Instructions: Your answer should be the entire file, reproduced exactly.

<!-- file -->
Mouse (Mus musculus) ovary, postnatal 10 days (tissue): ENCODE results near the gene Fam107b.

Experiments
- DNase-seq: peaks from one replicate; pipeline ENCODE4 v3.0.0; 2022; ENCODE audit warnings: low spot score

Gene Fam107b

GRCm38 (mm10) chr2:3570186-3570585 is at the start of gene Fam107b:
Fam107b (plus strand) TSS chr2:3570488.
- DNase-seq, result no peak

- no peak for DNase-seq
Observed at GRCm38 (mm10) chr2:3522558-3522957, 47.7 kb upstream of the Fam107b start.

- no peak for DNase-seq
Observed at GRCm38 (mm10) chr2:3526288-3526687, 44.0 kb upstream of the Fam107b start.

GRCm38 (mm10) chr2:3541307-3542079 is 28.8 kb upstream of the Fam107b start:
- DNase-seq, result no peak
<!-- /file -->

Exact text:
Mouse (Mus musculus) ovary, postnatal 10 days (tissue): ENCODE results near the gene Fam107b.

Experiments
- DNase-seq: peaks from one replicate; pipeline ENCODE4 v3.0.0; 2022; ENCODE audit warnings: low spot score

Gene Fam107b

GRCm38 (mm10) chr2:3570186-3570585 is at the start of gene Fam107b:
Fam107b (plus strand) TSS chr2:3570488.
- DNase-seq, result no peak

- no peak for DNase-seq
Observed at GRCm38 (mm10) chr2:3522558-3522957, 47.7 kb upstream of the Fam107b start.

- no peak for DNase-seq
Observed at GRCm38 (mm10) chr2:3526288-3526687, 44.0 kb upstream of the Fam107b start.

GRCm38 (mm10) chr2:3541307-3542079 is 28.8 kb upstream of the Fam107b start:
- DNase-seq, result no peak